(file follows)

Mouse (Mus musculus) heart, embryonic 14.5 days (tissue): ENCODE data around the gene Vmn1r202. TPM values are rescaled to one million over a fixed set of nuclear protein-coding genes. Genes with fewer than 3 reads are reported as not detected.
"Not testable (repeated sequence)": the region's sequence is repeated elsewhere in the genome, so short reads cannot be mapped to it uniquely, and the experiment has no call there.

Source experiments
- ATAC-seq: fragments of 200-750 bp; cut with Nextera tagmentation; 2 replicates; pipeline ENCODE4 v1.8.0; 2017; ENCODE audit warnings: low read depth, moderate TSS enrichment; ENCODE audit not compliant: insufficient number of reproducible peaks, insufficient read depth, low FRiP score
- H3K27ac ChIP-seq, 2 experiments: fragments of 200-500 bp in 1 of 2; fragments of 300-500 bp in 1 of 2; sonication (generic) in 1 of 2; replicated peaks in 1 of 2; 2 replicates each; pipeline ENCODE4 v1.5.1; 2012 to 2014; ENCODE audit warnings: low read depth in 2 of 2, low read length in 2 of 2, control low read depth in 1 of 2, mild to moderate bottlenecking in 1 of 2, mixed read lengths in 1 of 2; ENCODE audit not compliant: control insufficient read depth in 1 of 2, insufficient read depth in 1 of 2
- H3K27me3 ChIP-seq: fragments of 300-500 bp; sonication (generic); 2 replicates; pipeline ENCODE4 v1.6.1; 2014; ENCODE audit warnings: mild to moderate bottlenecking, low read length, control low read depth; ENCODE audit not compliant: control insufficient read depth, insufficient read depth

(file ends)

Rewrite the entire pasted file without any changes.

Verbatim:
Mouse (Mus musculus) heart, embryonic 14.5 days (tissue): ENCODE data around the gene Vmn1r202. TPM values are rescaled to one million over a fixed set of nuclear protein-coding genes. Genes with fewer than 3 reads are reported as not detected.
"Not testable (repeated sequence)": the region's sequence is repeated elsewhere in the genome, so short reads cannot be mapped to it uniquely, and the experiment has no call there.

Source experiments
- ATAC-seq: fragments of 200-750 bp; cut with Nextera tagmentation; 2 replicates; pipeline ENCODE4 v1.8.0; 2017; ENCODE audit warnings: low read depth, moderate TSS enrichment; ENCODE audit not compliant: insufficient number of reproducible peaks, insufficient read depth, low FRiP score
- H3K27ac ChIP-seq, 2 experiments: fragments of 200-500 bp in 1 of 2; fragments of 300-500 bp in 1 of 2; sonication (generic) in 1 of 2; replicated peaks in 1 of 2; 2 replicates each; pipeline ENCODE4 v1.5.1; 2012 to 2014; ENCODE audit warnings: low read depth in 2 of 2, low read length in 2 of 2, control low read depth in 1 of 2, mild to moderate bottlenecking in 1 of 2, mixed read lengths in 1 of 2; ENCODE audit not compliant: control insufficient read depth in 1 of 2, insufficient read depth in 1 of 2
- H3K27me3 ChIP-seq: fragments of 300-500 bp; sonication (generic); 2 replicates; pipeline ENCODE4 v1.6.1; 2014; ENCODE audit warnings: mild to moderate bottlenecking, low read length, control low read depth; ENCODE audit not compliant: control insufficient read depth, insufficient read depth